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French Nuclear Watchdog Says EDF Has Problems With Flamanville EPR Liner

Electricite de France SA, Europe’s biggest power producer, experienced renewed problems with welding quality at the EPR nuclear reactor being built in Normandy, according France’s nuclear safety agency.

Faults in welds of the containment liner of the Flamanville EPR, the utility’s first in France, were found during an inspection in July, the Autorite de Surete Nucleaire said in an Aug. 27 report on its website. EDF officials weren’t immediately available for a comment.

“Welding difficulties caused by the ergonomics of the welder’s post” were the cause of similar problems at the building site in 2008 and 2009 and treatment by EDF “was not performed correctly,” according to the report. The agency also said EDF was slow in detecting “inferior weld quality.”

EDF’s EPR, which was designed by Areva SA, is considered key to the utility’s ability to export nuclear technology to other countries. Earlier this month, EDF was asked for modifications of the control platform on the reactor, which is delayed and will cost more than expected.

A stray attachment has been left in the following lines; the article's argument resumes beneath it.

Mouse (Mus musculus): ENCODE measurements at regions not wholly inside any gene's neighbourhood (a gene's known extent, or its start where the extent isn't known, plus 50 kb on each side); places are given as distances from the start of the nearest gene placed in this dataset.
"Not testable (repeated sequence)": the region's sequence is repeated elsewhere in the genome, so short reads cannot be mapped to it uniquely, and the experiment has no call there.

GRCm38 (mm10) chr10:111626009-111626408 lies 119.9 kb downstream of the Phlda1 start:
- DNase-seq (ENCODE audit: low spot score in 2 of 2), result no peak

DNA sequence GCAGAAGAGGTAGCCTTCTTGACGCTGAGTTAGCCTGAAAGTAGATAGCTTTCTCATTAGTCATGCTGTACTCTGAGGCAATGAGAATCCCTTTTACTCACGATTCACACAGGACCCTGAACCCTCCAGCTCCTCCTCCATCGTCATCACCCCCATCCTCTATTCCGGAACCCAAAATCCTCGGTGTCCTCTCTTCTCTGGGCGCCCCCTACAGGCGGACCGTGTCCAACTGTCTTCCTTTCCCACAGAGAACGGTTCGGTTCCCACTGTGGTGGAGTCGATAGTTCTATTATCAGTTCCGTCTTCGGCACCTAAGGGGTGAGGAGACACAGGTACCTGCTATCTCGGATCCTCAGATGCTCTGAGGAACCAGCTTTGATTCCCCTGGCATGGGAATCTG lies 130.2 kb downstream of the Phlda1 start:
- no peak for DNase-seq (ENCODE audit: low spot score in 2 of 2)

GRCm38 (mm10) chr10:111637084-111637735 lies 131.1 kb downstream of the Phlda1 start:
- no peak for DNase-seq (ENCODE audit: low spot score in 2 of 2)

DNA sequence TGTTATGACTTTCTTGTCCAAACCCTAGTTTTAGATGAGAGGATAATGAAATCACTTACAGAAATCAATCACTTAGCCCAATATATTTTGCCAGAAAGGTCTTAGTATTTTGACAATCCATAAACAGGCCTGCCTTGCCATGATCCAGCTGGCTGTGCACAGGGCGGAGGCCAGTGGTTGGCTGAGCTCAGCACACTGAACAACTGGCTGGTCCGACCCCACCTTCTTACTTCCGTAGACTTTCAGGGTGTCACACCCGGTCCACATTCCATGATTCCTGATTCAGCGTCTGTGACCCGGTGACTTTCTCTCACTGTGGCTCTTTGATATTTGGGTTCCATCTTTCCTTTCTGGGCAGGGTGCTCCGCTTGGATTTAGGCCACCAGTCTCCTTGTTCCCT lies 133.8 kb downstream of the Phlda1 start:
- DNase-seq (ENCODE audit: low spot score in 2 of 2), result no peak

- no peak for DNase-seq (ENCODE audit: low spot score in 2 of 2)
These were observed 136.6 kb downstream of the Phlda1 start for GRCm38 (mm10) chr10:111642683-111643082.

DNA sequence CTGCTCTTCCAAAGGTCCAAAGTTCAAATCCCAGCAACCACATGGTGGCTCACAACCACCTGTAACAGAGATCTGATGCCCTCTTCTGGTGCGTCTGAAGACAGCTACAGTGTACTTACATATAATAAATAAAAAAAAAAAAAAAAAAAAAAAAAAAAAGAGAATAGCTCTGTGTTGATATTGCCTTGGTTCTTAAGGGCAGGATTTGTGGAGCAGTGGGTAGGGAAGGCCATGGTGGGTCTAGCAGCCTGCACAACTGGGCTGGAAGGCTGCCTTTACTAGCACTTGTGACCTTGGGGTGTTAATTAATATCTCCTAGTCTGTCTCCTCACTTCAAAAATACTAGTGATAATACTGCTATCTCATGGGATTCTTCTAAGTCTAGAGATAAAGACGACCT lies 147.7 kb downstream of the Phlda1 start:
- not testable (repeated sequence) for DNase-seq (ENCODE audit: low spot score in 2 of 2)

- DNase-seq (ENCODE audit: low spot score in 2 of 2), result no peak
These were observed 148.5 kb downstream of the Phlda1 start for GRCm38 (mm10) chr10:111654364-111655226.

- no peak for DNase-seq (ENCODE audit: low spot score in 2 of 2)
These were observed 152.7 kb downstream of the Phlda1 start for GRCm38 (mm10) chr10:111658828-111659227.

EDF is developing a similar model in Taishan, China, and plans more in Italy, the U.K. and U.S. The state-controlled operator of France’s 58 nuclear reactors in July said the Normandy reactor will cost 5 billion euros to develop, about 50 percent more than initially estimated, and will be delayed by about two years to 2014.

Pierced Concrete

The agency also said a worker at the EPR site “partially pierced” a concrete block which contained a 400,000-volt cable for one of Flamanville’s other reactors. The reactor was shut for refueling at the time and had enough emergency supply, the agency said, citing “lack of information” and “poor identification of the cable” as the reasons for the incident.

The EPR, which was rejected the United Arab Emirates in a $20 billion nuclear order last year, was criticized for its “complexity” in a government-sponsored report this year. EDF has said the delay and cost overruns are because the reactor is a “first-of-a-kind” even as Areva experiences its own delays and budget overruns building an EPR in Finland.

EDF started work at Flamanville in December 2007.

To contact the reporter on this story: Tara Patel at tpatel2@bloomberg.net

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